I think that. In addition to a long-standing friendship, we are also connected by the fact that she studied at the University of Austin, where I am currently teaching. She was the curator of the Latin American Art Museum in Phoenix and also participated in a book that revised forty years of visual activity at the Americas Society, an institution that has played a central role in New York since the s. She also elaborated the catalog for the exhibition of the Halle Collection at the Museum of Fine Arts, Houston in , and she collaborated on the catalog of an excellent show held recently at the Blanton, The New York Graphic Workshop: , where our well-known artists Liliana Porter and Luis Camnitzer intervened.
She is also one of the editors preparing the collection of Latin American art documents at the Houston Museum. The history and roles private collectors and collections have played in the development of the field of Latin American art in the United States is something I have been interested in for quite a long time academically. But since ,. The distinction between private collectors and public institutions. Given the paucity of research and the short attention spans of many institutions, authority is still, in many instances, up for grabs, and collectors have played central roles in developing the field since the s.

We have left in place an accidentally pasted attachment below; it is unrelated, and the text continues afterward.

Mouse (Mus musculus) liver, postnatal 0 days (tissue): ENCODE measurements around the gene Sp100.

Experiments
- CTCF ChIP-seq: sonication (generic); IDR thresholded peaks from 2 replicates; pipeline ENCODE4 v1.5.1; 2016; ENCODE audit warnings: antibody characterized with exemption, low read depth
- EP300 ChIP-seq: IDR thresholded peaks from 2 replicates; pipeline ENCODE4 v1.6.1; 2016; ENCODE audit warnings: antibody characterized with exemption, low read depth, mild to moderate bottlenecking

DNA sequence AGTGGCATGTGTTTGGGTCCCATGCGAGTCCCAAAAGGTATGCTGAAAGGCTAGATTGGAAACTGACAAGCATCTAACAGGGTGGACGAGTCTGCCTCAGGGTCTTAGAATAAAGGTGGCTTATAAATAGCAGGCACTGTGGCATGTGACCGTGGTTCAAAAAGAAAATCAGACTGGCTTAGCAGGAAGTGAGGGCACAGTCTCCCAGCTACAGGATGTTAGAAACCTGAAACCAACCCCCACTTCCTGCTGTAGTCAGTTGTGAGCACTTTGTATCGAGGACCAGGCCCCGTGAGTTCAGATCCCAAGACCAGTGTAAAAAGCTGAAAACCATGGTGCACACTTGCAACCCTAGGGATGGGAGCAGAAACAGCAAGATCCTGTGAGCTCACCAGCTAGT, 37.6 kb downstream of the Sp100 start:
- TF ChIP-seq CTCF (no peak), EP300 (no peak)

It is no secret that collectors, as patrons, are powerful figures in the world of art. They have funded and filled museums. Or when frustrated with existing institutions, have opened their own. So why is the case with collectors of Latin American art different? There has been an activism, an understandable drive to legitimate the artistic value of art from Latin America within public institutions.
For a long time, the near complete lack of art history departments concerned with modern and contemporary Latin American art in the United States made art museums a central venue for scholarship, criticism and representation. Even today, when Latin American art is one of the most dynamic fields in United States universities, museum catalogues are still where criticism and art history of 20th-century Latin American art is most often published. Thus there is a convergence of disciplines in the museum, but without the traditional roles. The two main public institutions in the United States that have collections of Latin American art have had behind those initiatives a committed collector.